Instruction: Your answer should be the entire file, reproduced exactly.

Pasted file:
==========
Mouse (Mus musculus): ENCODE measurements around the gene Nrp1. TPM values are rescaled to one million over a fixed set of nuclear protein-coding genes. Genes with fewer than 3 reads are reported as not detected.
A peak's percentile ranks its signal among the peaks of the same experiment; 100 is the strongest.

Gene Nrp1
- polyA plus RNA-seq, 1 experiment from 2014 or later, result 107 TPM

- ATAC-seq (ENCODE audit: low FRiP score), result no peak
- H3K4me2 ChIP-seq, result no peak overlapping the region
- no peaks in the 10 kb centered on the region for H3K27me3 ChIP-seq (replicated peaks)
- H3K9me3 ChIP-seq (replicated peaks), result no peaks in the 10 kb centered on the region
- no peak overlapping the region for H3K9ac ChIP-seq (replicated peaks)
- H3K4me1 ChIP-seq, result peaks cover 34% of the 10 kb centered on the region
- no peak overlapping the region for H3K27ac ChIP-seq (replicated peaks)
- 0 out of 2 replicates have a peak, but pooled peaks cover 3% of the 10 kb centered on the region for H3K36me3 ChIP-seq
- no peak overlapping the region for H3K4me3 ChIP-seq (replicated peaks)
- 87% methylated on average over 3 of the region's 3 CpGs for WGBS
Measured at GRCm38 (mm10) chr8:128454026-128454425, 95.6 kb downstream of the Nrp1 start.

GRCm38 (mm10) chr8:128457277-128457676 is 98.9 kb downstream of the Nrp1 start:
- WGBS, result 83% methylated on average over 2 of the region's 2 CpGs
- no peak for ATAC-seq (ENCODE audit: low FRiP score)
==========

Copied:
Mouse (Mus musculus): ENCODE measurements around the gene Nrp1. TPM values are rescaled to one million over a fixed set of nuclear protein-coding genes. Genes with fewer than 3 reads are reported as not detected.
A peak's percentile ranks its signal among the peaks of the same experiment; 100 is the strongest.

Gene Nrp1
- polyA plus RNA-seq, 1 experiment from 2014 or later, result 107 TPM

- ATAC-seq (ENCODE audit: low FRiP score), result no peak
- H3K4me2 ChIP-seq, result no peak overlapping the region
- no peaks in the 10 kb centered on the region for H3K27me3 ChIP-seq (replicated peaks)
- H3K9me3 ChIP-seq (replicated peaks), result no peaks in the 10 kb centered on the region
- no peak overlapping the region for H3K9ac ChIP-seq (replicated peaks)
- H3K4me1 ChIP-seq, result peaks cover 34% of the 10 kb centered on the region
- no peak overlapping the region for H3K27ac ChIP-seq (replicated peaks)
- 0 out of 2 replicates have a peak, but pooled peaks cover 3% of the 10 kb centered on the region for H3K36me3 ChIP-seq
- no peak overlapping the region for H3K4me3 ChIP-seq (replicated peaks)
- 87% methylated on average over 3 of the region's 3 CpGs for WGBS
Measured at GRCm38 (mm10) chr8:128454026-128454425, 95.6 kb downstream of the Nrp1 start.

GRCm38 (mm10) chr8:128457277-128457676 is 98.9 kb downstream of the Nrp1 start:
- WGBS, result 83% methylated on average over 2 of the region's 2 CpGs
- no peak for ATAC-seq (ENCODE audit: low FRiP score)